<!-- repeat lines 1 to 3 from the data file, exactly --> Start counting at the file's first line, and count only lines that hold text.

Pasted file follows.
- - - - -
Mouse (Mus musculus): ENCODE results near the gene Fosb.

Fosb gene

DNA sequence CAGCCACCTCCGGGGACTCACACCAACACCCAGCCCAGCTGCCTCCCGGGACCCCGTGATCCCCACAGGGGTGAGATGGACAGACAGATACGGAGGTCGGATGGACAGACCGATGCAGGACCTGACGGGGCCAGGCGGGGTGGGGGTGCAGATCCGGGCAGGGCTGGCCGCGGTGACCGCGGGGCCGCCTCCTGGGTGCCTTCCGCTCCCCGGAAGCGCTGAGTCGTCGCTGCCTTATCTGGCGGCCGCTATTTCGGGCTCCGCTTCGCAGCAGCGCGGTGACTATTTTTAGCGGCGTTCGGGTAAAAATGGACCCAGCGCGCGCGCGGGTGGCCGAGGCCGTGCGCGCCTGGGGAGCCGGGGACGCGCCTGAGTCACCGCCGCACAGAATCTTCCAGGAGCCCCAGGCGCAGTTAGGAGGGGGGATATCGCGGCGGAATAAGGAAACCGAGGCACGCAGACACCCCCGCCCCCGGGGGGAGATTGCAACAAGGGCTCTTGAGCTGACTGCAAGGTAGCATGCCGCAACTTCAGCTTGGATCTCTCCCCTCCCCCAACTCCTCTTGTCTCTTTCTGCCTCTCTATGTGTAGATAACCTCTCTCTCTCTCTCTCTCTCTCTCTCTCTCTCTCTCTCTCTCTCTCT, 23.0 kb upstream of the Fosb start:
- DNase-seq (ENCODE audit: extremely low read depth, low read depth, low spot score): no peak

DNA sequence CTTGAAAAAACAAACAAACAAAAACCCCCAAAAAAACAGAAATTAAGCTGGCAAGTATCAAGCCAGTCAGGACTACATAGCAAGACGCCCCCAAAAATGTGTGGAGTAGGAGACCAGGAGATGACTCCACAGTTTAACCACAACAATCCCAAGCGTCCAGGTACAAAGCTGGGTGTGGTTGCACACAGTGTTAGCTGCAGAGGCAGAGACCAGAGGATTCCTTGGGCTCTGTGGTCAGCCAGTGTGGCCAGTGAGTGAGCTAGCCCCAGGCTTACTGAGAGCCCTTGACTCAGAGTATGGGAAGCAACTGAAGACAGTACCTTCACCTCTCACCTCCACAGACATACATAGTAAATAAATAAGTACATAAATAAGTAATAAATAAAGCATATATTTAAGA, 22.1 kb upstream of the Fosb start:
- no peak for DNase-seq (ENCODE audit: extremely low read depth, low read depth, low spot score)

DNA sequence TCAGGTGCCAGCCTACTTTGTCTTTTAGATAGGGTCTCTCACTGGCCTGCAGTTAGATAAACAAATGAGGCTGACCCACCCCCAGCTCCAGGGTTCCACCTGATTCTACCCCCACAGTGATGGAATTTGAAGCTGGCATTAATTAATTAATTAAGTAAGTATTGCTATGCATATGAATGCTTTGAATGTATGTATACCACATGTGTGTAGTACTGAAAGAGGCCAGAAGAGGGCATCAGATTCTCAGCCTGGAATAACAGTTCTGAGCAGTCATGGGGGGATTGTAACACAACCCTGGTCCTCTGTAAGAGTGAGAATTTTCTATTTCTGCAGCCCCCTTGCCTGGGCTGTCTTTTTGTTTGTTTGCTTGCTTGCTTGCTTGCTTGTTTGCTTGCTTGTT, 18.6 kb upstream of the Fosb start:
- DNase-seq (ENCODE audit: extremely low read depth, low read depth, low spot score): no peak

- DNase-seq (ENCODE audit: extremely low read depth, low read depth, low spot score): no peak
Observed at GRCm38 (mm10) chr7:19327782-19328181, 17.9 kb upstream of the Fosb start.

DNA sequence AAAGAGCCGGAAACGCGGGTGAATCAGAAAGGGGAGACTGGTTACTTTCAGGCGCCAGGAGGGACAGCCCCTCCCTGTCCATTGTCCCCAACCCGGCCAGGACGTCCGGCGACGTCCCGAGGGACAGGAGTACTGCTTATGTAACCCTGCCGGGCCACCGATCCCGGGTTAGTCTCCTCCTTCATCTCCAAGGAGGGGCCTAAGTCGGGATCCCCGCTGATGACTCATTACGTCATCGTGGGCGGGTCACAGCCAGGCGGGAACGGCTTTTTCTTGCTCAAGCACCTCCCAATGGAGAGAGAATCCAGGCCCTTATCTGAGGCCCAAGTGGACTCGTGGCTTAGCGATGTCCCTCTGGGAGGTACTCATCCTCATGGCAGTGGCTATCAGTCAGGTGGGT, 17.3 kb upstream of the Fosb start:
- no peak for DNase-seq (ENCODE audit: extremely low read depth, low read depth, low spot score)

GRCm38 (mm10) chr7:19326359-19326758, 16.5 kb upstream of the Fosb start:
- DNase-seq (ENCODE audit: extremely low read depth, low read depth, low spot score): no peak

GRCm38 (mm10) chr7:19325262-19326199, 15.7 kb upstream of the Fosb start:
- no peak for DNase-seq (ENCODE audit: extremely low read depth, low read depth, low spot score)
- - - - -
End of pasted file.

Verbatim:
Mouse (Mus musculus): ENCODE results near the gene Fosb.

Fosb gene

DNA sequence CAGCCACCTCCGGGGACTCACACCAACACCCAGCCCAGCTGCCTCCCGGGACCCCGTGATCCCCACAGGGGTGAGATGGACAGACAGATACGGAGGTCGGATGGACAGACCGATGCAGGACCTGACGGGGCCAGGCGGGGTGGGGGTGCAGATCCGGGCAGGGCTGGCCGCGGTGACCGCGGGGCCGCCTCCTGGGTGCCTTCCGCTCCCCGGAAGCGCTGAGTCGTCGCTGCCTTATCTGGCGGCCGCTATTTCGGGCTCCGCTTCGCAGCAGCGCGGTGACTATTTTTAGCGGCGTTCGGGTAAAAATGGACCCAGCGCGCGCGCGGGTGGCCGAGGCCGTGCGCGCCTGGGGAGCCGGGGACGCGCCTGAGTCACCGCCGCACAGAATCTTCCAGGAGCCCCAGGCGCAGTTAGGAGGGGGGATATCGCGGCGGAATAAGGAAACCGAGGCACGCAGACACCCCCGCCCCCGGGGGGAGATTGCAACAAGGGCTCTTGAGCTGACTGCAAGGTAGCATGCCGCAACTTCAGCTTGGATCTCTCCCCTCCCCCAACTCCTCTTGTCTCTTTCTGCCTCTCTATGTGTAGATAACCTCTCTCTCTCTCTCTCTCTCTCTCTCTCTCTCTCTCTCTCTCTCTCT, 23.0 kb upstream of the Fosb start: